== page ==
Around 11:15 p.m. on the Thursday before Thanksgiving, Akai Gurley and a female friend decided to take the stairs when the elevator in the housing complex they were in was taking an extraordinarily long time to reach their floor. Upon entering the stairwell, Akai was shot center mass. Somehow he was able to make it down a flight of stairs before collapsing in his friend’s arms.

Akai Gurley was shot by a member of the NYPD.

A little more than 28 hours later, on the Saturday before Thanksgiving, Tamir Rice was in the outdoor area of a recreational center not far from his home. Before the afternoon was over, he was shot in the chest and stomach by a member of the Cleveland Metropolitan PD. He died a week ago today of complications from those shots.

Tamir Rice was 12.

The slow genocide continues unabated.

Both of these incidents happened in the 96 hours before the announcement of a no true bill in the case of Darren Wilson’s slaying of Mike Brown. The night of the announcement, a woman posted the following message on Twitter:

My 7-yr-old son just said, “Don’t worry mom. If we want to live, we just have to stay home.”

It has been a very rough 10 days.

I was an Universalist first; even before I ever heard of the term. But right now, I need there to be a hell to send some people to and not the ‘hell on earth’ that some live in every day of their lives.

It has been a rough 10 days.

If the averages hold true, by the time this community gathers again a week from today, 3 black or brown men will have died at the hands of an agent of the state.

As someone who has been trained for the ministry, I am supposed to be all about preaching healing, reconciliation, and redemption. Yet right now the last thing I need or want is to heal or reconcile. There is no redemption to be had in this slow genocide.

Since today is about covenant–the breaking of them and the repairing of them–one of the stories I go to time and time and time again is the story of Abraham, Sarah, Hagar, Ishmael and Isaac in the book of Genesis. (Those of you who heard me speak from this chancel in August will probably remember that.) In that story, G-d make the promise to Abram that if he looked in the sky and saw the stars, for as many stars as he saw “that number shall your descendents be.” Because of their actions though, Abram and Sarah made it so that Hagar and Ishmael were left out of the promise. So you can see that humanity has been thinking about how to deal with broken covenants for a long time.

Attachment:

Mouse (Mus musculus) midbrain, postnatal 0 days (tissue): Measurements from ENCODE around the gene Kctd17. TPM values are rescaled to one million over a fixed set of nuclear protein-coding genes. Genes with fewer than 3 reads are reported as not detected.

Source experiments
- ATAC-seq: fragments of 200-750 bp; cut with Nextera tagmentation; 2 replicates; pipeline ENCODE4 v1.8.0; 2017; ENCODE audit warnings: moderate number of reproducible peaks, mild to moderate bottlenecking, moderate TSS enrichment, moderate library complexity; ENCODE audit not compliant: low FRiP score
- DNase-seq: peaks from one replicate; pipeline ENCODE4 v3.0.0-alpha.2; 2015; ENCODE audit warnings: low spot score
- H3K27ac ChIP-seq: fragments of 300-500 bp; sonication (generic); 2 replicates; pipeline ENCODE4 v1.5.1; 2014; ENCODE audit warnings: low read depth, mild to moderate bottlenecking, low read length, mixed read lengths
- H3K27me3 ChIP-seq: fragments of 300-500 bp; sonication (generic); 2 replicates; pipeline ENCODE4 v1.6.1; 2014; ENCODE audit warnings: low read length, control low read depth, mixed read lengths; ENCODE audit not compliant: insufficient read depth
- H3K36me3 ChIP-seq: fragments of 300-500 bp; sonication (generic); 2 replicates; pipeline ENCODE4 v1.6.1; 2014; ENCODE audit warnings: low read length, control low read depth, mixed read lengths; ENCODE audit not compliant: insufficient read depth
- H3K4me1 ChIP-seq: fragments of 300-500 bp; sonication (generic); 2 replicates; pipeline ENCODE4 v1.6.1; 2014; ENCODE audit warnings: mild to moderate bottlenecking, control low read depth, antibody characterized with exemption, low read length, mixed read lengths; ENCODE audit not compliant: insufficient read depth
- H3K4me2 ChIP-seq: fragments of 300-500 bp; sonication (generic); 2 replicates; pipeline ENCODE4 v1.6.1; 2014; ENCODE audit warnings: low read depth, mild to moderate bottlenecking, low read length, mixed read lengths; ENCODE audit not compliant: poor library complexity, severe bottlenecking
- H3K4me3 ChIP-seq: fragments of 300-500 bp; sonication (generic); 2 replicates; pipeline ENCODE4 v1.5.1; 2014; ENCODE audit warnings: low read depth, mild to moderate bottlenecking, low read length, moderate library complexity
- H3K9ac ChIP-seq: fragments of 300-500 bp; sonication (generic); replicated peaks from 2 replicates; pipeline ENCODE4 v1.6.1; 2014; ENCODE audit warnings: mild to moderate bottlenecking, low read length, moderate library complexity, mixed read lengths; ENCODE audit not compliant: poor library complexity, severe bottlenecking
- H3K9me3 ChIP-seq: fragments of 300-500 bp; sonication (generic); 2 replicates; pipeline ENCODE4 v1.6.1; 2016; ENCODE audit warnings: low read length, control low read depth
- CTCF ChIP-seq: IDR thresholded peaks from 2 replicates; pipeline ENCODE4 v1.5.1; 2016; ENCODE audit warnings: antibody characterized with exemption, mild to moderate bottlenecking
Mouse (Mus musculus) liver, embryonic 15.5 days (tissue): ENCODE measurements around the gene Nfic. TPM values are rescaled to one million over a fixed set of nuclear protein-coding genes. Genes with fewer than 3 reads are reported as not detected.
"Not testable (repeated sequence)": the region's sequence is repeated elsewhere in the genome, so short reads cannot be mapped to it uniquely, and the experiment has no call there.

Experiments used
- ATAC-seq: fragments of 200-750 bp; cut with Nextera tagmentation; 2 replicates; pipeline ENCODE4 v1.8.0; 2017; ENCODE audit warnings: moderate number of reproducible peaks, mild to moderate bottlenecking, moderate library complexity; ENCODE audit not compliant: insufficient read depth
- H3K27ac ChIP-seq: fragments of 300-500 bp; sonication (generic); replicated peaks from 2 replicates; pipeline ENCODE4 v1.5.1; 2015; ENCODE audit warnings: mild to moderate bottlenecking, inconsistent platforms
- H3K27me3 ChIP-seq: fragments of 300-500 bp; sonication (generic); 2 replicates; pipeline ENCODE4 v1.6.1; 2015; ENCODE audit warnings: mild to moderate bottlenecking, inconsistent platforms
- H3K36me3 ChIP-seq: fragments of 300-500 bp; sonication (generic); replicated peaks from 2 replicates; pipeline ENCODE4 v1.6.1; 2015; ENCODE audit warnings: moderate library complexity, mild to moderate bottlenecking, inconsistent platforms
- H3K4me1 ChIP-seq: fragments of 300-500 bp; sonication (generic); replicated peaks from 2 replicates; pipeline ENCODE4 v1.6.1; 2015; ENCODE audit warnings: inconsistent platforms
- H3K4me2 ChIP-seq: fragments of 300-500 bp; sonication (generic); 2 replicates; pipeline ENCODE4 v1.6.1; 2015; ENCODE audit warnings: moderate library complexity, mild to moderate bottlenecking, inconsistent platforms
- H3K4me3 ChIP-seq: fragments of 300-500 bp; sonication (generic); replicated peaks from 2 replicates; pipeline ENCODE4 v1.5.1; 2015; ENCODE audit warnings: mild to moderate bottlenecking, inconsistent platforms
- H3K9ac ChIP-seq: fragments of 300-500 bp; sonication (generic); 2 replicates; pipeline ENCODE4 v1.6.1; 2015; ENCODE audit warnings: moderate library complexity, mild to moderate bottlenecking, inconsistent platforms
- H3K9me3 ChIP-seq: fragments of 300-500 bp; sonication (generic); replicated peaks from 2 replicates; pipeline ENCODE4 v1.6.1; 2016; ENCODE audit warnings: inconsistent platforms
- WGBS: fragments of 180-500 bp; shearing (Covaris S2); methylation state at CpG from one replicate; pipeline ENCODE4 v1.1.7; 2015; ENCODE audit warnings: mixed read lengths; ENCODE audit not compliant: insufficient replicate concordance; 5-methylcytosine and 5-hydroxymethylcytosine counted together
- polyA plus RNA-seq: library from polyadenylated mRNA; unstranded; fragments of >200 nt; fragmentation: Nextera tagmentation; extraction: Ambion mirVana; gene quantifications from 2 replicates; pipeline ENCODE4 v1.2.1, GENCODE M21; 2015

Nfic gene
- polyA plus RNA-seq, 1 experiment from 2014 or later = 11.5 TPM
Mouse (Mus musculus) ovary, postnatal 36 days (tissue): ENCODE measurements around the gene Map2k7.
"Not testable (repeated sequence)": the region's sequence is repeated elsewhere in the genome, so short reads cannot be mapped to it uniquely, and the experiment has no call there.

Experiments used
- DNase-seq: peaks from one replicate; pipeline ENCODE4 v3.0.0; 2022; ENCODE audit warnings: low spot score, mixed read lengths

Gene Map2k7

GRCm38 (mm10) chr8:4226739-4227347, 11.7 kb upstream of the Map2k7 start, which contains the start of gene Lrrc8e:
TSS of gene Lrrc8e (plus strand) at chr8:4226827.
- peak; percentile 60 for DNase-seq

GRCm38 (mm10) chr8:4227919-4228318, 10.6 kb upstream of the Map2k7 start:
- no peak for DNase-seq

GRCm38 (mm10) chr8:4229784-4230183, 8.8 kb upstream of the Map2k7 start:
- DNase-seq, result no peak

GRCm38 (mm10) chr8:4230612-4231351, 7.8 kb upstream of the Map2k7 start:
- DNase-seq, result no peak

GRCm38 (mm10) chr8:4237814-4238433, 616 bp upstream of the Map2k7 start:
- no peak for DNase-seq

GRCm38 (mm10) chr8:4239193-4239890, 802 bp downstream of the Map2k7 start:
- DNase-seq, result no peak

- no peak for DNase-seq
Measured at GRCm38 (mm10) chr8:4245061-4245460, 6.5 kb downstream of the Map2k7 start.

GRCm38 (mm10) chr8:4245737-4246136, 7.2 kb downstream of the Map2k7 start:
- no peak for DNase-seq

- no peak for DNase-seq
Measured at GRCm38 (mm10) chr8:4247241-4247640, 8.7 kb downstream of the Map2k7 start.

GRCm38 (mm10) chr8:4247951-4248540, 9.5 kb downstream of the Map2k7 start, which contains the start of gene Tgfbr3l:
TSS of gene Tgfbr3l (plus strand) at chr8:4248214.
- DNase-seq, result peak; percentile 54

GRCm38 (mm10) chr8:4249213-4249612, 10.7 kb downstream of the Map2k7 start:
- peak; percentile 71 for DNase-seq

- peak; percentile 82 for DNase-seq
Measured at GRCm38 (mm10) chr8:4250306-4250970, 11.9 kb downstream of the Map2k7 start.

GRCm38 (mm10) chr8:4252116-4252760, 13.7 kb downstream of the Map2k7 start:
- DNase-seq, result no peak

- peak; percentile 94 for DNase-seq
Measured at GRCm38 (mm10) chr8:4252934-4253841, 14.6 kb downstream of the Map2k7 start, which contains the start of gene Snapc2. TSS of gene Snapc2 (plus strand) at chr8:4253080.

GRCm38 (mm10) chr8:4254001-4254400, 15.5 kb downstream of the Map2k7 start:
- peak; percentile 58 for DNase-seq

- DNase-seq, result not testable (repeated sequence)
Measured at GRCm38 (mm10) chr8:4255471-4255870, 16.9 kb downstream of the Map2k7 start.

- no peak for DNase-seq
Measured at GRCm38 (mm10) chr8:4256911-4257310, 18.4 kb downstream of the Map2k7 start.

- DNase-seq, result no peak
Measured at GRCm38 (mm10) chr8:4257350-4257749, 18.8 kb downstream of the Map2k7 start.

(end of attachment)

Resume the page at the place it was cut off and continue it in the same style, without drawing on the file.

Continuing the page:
In the biblical story, G-d and Hagar come to an agreement about Ishmael’s fate (I’m calling it an agreement, but it’s much more complicated than that). And when it comes time to bury Abraham, Isaac and Ishmael do it together. So it is possible to restore covenant, even if it looks different than the original.

I cannot end on a happy or particularly uplifting note. I just don’t have it in me. Maybe it’s the same for some of you. So I’ll end with the words of Theodore Parker, 19th century Unitarian minister:

I do not pretend to understand the moral universe; the arc is a long one, my eye reaches but little ways; I cannot calculate the curve and complete the figure by the experience of sight, I can divine it by conscience. And from what I see I am sure it bends….